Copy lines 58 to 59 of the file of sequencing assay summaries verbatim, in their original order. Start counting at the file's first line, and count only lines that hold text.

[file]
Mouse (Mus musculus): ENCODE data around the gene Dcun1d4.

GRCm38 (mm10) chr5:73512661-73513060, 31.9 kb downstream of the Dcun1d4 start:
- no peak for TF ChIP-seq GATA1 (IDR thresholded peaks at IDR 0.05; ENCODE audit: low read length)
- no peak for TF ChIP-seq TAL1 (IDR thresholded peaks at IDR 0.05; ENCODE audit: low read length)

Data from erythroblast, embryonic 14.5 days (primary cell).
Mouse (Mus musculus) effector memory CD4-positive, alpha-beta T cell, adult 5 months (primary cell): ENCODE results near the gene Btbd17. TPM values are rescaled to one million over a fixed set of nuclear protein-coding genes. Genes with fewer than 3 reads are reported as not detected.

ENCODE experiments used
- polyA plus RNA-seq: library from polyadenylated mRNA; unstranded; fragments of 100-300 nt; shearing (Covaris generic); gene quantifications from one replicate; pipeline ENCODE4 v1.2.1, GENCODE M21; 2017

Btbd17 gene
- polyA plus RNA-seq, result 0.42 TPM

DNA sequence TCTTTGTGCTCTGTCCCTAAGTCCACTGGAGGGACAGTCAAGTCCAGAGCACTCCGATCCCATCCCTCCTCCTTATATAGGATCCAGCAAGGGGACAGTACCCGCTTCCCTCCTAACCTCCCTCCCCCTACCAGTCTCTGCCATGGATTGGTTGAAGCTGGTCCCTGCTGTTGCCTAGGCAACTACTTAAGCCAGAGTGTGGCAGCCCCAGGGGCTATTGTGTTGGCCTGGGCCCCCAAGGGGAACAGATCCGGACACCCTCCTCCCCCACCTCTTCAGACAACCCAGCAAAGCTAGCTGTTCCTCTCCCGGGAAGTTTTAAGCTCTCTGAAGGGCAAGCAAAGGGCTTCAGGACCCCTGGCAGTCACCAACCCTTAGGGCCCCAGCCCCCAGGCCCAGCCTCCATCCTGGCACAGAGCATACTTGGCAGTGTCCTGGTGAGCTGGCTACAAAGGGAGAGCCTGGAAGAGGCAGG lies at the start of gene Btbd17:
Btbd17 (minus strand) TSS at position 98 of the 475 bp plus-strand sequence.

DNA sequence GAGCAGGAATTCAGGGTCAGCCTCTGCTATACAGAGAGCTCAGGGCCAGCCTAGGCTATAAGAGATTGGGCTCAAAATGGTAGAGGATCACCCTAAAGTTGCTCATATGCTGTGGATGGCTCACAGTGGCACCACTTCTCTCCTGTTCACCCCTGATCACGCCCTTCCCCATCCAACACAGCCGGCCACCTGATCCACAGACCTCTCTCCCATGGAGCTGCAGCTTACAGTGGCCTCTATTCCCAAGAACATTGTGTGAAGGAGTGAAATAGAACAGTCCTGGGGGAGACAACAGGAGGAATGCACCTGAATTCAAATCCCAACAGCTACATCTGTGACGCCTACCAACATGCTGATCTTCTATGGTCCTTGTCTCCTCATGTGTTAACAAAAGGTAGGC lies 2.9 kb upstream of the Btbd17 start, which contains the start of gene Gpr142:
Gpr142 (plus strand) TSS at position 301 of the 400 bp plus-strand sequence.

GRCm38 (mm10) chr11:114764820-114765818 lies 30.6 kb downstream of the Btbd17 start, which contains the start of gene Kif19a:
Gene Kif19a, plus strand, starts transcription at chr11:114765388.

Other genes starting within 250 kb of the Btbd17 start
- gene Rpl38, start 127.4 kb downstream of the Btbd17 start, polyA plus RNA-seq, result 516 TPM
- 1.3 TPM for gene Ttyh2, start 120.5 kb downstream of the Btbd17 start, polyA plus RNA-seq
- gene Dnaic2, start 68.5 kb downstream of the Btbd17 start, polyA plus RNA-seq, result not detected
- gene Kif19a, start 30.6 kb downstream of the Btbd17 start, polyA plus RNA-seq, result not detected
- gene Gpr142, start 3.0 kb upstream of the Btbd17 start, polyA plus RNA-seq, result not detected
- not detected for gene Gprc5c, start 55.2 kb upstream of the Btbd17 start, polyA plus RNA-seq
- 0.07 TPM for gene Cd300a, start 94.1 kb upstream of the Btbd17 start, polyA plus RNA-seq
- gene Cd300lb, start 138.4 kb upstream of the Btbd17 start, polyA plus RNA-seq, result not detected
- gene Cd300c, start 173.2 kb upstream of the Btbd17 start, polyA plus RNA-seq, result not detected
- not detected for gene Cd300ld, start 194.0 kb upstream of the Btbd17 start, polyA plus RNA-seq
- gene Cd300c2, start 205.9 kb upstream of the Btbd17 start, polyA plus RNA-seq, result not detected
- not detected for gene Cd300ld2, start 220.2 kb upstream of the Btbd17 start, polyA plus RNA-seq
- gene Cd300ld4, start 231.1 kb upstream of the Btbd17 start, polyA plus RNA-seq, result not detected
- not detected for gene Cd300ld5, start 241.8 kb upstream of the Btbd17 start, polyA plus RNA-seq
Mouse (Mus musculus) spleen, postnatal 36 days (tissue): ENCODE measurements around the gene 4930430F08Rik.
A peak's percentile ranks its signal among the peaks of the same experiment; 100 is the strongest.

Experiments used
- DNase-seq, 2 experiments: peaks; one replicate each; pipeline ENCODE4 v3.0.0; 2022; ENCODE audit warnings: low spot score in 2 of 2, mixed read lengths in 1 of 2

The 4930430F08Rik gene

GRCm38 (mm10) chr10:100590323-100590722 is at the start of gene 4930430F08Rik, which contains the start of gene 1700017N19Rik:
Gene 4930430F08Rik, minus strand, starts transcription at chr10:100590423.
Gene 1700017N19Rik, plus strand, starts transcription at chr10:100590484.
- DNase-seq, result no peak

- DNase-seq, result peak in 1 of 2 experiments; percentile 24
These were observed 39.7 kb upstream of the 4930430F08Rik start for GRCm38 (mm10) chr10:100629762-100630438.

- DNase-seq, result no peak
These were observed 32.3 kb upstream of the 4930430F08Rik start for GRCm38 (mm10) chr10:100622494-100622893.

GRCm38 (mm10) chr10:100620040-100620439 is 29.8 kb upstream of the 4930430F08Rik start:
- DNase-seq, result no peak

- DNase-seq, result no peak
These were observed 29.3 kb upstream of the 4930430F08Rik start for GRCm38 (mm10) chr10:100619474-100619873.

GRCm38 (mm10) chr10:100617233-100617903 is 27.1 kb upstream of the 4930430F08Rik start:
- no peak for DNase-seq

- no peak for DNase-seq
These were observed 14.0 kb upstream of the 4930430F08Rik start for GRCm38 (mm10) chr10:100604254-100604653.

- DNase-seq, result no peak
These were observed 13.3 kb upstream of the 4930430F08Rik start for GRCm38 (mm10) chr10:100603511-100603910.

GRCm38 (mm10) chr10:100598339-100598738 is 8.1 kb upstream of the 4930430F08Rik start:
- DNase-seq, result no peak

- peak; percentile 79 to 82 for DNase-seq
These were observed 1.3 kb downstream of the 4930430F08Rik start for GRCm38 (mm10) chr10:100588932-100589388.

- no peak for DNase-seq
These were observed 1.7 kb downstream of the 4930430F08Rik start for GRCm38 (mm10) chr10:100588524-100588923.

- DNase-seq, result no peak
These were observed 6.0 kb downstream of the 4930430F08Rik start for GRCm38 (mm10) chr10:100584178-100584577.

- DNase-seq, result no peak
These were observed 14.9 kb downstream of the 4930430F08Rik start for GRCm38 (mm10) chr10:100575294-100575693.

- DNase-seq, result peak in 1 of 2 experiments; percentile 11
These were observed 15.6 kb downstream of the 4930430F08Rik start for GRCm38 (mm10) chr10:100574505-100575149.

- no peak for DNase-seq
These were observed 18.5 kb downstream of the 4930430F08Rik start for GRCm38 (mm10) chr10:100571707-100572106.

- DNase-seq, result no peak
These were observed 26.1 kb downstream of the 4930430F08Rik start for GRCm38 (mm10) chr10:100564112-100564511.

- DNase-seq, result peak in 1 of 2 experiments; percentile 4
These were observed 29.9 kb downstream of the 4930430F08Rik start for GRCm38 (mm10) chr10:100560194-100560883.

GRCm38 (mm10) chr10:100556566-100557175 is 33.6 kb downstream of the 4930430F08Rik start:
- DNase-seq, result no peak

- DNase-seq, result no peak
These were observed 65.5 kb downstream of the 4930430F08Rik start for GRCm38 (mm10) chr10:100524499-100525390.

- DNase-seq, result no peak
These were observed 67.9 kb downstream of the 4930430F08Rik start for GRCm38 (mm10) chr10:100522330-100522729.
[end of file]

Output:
These were observed 1.3 kb downstream of the 4930430F08Rik start for GRCm38 (mm10) chr10:100588932-100589388.

- no peak for DNase-seq